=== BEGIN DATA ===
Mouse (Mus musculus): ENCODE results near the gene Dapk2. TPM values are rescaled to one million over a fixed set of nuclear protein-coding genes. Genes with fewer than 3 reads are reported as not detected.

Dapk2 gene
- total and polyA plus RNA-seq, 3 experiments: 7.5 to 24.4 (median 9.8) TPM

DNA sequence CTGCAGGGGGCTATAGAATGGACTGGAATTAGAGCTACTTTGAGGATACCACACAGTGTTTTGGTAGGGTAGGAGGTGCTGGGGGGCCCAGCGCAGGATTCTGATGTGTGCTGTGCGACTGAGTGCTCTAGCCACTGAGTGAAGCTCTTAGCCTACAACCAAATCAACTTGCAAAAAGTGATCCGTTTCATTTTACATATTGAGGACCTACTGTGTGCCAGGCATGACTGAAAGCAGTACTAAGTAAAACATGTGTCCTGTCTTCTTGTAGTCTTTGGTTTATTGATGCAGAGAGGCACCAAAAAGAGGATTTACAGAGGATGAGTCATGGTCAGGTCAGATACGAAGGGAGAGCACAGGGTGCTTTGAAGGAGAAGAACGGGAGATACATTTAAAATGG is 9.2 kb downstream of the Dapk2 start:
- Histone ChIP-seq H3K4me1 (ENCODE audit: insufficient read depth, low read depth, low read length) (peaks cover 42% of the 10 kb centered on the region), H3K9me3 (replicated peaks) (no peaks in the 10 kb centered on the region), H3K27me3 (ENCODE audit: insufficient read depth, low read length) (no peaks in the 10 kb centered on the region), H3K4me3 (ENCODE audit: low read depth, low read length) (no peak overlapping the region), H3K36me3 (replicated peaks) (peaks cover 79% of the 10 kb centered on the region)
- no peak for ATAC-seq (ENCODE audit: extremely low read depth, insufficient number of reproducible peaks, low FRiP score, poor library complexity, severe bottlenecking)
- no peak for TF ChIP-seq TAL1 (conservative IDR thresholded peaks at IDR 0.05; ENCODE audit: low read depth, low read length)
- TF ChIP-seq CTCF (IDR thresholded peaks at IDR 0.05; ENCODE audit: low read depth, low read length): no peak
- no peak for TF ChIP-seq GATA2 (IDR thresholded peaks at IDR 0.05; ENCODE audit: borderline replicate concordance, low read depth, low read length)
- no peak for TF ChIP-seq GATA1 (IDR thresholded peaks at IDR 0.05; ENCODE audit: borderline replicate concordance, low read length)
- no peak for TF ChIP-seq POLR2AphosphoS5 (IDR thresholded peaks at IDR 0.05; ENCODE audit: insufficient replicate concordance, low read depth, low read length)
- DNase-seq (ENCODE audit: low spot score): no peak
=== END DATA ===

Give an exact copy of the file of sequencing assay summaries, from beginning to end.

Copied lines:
Mouse (Mus musculus): ENCODE results near the gene Dapk2. TPM values are rescaled to one million over a fixed set of nuclear protein-coding genes. Genes with fewer than 3 reads are reported as not detected.

Dapk2 gene
- total and polyA plus RNA-seq, 3 experiments: 7.5 to 24.4 (median 9.8) TPM

DNA sequence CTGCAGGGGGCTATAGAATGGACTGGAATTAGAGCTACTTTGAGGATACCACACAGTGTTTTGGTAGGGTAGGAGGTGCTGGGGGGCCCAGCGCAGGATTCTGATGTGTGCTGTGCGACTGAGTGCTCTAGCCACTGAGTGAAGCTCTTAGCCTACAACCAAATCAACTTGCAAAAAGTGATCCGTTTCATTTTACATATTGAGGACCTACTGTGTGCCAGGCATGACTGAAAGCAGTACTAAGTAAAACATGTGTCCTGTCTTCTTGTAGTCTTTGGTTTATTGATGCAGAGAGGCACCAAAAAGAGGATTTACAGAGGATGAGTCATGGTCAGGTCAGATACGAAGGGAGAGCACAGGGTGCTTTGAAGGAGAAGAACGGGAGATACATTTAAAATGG is 9.2 kb downstream of the Dapk2 start:
- Histone ChIP-seq H3K4me1 (ENCODE audit: insufficient read depth, low read depth, low read length) (peaks cover 42% of the 10 kb centered on the region), H3K9me3 (replicated peaks) (no peaks in the 10 kb centered on the region), H3K27me3 (ENCODE audit: insufficient read depth, low read length) (no peaks in the 10 kb centered on the region), H3K4me3 (ENCODE audit: low read depth, low read length) (no peak overlapping the region), H3K36me3 (replicated peaks) (peaks cover 79% of the 10 kb centered on the region)
- no peak for ATAC-seq (ENCODE audit: extremely low read depth, insufficient number of reproducible peaks, low FRiP score, poor library complexity, severe bottlenecking)
- no peak for TF ChIP-seq TAL1 (conservative IDR thresholded peaks at IDR 0.05; ENCODE audit: low read depth, low read length)
- TF ChIP-seq CTCF (IDR thresholded peaks at IDR 0.05; ENCODE audit: low read depth, low read length): no peak
- no peak for TF ChIP-seq GATA2 (IDR thresholded peaks at IDR 0.05; ENCODE audit: borderline replicate concordance, low read depth, low read length)
- no peak for TF ChIP-seq GATA1 (IDR thresholded peaks at IDR 0.05; ENCODE audit: borderline replicate concordance, low read length)
- no peak for TF ChIP-seq POLR2AphosphoS5 (IDR thresholded peaks at IDR 0.05; ENCODE audit: insufficient replicate concordance, low read depth, low read length)
- DNase-seq (ENCODE audit: low spot score): no peak